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Teaching the First World War
Teaching the First World War

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2 Primary source analysis – literary responses to the war in Britain

The First World War is often seen to be a ‘literary war’, not only because it inspired an outpouring of literature, but also because literary works, and especially its poetry, have gone on to shape how the First World War is remembered in Britain.

Students may well have encountered some of this literature – and especially the ‘war poets’ – in English lessons, but these poems can also be examined as primary sources in the History classroom. Combatant poetry by Wilfred Owen and Siegfried Sassoon, for example, provides evidence of how soldiers responded to the terror of trench warfare and how they protested against these conditions.

There are two potential pitfalls when studying trench poems as historical sources. First, there is a risk that ‘realistic’, vivid poetry of this nature will be accepted as presenting the ‘truth’ about the experience of war. It is important that students bear in mind that trench poems are imaginative responses that do not necessarily reflect the experiences or perspectives of all soldiers.

Conversely, there is a risk that literary sources may immediately be dismissed as fictional or fabricated and therefore not as valuable as other more apparently ‘truthful’ historical documents. It’s important to encourage students to appreciate that these sources, however problematic, can still tell us something about the experience of war – including its emotional and cultural impact.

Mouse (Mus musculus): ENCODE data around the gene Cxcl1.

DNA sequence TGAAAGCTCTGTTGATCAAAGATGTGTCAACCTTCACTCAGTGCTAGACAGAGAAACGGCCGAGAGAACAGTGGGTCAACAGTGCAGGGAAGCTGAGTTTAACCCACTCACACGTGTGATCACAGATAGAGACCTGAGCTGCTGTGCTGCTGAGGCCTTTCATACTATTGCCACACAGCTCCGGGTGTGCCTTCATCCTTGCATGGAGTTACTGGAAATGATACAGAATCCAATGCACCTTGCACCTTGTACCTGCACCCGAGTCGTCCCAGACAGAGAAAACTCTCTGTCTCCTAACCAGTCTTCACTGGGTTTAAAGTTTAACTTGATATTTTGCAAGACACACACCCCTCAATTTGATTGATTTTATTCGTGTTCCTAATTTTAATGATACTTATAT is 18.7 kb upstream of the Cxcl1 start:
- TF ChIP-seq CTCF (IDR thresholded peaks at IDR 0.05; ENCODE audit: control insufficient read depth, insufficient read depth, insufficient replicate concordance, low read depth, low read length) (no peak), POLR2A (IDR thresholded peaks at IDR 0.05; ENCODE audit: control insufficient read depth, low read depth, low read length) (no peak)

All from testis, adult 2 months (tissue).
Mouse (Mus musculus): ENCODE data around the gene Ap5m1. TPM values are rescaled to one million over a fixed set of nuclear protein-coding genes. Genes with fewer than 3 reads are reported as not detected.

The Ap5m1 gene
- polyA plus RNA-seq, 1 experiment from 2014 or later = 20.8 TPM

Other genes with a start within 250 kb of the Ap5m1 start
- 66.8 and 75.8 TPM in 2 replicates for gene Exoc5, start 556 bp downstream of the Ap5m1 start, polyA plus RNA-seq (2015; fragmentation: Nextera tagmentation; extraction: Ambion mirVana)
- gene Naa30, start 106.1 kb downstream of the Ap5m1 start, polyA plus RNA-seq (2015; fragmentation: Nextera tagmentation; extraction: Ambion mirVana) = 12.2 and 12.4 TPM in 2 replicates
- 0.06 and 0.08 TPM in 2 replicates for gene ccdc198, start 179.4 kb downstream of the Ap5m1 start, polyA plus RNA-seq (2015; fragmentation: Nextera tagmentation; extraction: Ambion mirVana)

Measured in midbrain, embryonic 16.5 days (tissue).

We can apply the primary source analysis skills we’ve practiced in earlier sessions to poems. Students should be encouraged to ask some of the following questions when analysing poems (of course, they may not be able to answer them all):

  • Who wrote the poem? Soldier or civilian? Officer or private?
  • When was the poem written? What was the historical context when this poem was written (development of the war, major battles etc.)? Or was it written after the war?
  • Where was this poem written? Home front or fighting front? In the trenches or elsewhere?
  • Why and for what purpose might this poet have written this poem?
  • Where, when and why was the poem read and published? This is often overlooked (and it may be difficult to find this information), but it’s important to consider how wide the audience for the poetry was. To what extent was it likely to have influenced or reflected public opinion? For example, was the poem printed in a newspaper, and therefore likely to reach a large audience, or was it only published in an anthology of poems with a narrower readership?
  • What can this poetry tell us about the experience and/or memory of the war? How useful is it as a primary source?
  • What are the limitations of this poem as a primary source?

In the next section, you will analyse two poems of the First World War according to the criteria above. We chose two very well-known poems, and you should be able to find sufficient information online to answer all of these questions. As canonical poems, both have had a profound influence on how the First World War is remembered in Britain, albeit in different ways.